However, I did acknowledge the strengths of a good a idea and clever design, so much so, I bought a book in the hope of getting good tips:

Game Design: Secrets of the Sages Guide by, Marc Saltzman
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Don’t buy it, it’s completely useless as a game design book! its actually about how the industry worked in the late 90’s and how to break into it, which was useless to me.
So, I came up with my an idea, a 3D scrolling beat’em up (fighting force) and designed an in game block world editor.
jim.jpeg
To me as a complete noob, the Net Yaroze wasn’t about the ideas nor the designs, but actually having the smarts and the stamina of conviction to follow through!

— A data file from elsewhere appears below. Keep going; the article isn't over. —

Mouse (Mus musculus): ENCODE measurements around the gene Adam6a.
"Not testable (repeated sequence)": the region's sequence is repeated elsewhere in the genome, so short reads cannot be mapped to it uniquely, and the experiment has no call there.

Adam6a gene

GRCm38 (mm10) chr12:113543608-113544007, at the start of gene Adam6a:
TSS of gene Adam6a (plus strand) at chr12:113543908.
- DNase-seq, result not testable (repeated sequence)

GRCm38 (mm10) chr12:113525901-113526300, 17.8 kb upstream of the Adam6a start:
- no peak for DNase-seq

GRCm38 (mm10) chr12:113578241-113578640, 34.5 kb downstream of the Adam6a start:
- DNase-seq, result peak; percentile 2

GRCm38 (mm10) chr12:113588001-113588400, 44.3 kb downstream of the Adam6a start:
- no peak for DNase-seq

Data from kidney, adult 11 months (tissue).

The technical requirements to make just a Pong clone, by today’s standards (Unity3D/C#) is more complicated then what it was 20 years ago and still even more impressive!


Conclusion

The Net Yaroze didn’t result in any famous millionaires like modern times, but there were a few games commercially published and it introduced a few people into the industry.

Net Yaroze might not have had an official publishing path, but it did open doors:
Black & White demo from Peter Molyneux, ECTS September 1999

Paul Holman‏m, head of the PAL region Net Yaroze program, in the Sony UK head office “Playstation museum”.

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I made a 3D, 2 player split-screen, FPS, sudo platformer working on it, although it’s very buggy and to date, unfinished.
And yes, I did ripped Doom sprites from my DOOM 95 CD-ROM!

“Retro” game development, has made me a better programmer all round, for sure!